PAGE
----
Mary Lou McDonald thinks Ireland is ready for ‘profound political change’
Sinn Fein leader Mary Lou McDonald believes Ireland is ready for “profound political change” in the next election.
An opinion poll published this week revealed that Sinn Fein is currently the most popular political group in the country with 33%. Despite being in this position, it remains to be seen whether they will be elected ahead of the Fine Fail/Fine Gael coalition in the next general election.
Despite the two ruling parties standing at 48% combined in the poll, the Sinn Fein leader still believes her party can break up the coalition.
Speaking to Claire Byrne on RTE Radio One, Ms McDonald said: ‘I think it’s been really interesting since the last election the trend of what’s going on we’ve obviously had a very successful general election and we’ve managed to grow our base since. We don’t take any of this for granted.
“The extraordinary thing when you think about it is that you have the combined strengths of Fine Fail and Fine Gael still well below 50%. This would have been unthinkable not so long ago.
“The stage is set for very profound political change. I think that will crystallize during the next election campaign.
Asked by Claire how a campaign could bring about such big change in government, Ms McDonald stressed that there is an “appetite for change”.
She explained: “Campaigns change everything, campaigns are when people are confronted in real time with the prospect of either the same thing… or an alternative in Sinn Fein.
“The appetite for change is beyond us, it’s not just a Sinn Fein phenomenon, it’s beyond that.” I believe we can harvest that for the next election. Whoever will be part of the government, in all likelihood, you would need partners.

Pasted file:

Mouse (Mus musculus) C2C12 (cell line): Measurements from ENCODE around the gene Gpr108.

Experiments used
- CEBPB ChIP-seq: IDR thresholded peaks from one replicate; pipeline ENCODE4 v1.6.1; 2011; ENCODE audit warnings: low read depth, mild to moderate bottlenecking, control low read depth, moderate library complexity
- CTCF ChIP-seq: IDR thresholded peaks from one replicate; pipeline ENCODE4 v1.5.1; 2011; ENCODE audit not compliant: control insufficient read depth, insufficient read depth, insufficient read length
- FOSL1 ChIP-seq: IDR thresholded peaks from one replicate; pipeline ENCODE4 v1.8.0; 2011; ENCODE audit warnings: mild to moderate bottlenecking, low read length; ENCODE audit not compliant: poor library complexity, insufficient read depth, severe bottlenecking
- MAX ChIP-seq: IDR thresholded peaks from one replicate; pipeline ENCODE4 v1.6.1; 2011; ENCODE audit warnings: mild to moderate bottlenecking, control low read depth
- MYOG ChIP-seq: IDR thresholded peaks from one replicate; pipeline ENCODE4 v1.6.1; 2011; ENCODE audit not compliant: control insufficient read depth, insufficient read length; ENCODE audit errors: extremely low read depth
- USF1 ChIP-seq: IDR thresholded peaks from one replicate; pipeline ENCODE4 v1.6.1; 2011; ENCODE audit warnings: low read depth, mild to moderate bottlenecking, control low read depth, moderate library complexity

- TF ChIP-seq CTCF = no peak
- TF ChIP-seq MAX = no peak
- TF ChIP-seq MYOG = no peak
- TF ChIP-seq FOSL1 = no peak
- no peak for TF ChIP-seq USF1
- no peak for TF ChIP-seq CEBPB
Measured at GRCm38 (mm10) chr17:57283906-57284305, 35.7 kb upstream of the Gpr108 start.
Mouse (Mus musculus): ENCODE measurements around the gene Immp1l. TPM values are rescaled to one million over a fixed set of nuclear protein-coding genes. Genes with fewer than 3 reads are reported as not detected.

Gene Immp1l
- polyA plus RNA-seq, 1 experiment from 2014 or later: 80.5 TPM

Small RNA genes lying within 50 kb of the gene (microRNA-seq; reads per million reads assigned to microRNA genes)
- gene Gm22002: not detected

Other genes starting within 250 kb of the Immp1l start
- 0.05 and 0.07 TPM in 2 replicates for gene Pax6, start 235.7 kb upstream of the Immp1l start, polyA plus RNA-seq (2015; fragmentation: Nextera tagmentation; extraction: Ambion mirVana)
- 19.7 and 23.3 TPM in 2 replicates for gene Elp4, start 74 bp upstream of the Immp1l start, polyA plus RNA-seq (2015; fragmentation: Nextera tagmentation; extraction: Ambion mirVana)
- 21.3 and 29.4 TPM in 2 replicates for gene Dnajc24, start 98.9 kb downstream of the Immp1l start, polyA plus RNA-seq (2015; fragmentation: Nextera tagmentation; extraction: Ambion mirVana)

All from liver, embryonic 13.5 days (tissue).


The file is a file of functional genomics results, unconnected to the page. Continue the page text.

“I think decisions about all of this should be based on the substance of what you want to do, what you want to change, what you want to improve for the people of Ireland.”
Admitting it is likely Sinn Fein would need partners, Ms McDonald does not believe the two parties currently in power are their only options.
“There is politics beyond Fine Fail and Fine Gael, there are a lot of other players on the pitch who I think have a lot to offer and who are also looking to build their tenure,” a- she declared.
Claire pointed out that if a vote were to take place tomorrow, it would likely result in a “continuity vote”, which Ms McDonald said is not the best way to look at the results.
“There’s no one looking at the numbers and the way things have changed who could miss the fact that the appetite and the politics for change are very, very strong.” I think it will stay that way and accelerate until the next election,” she said.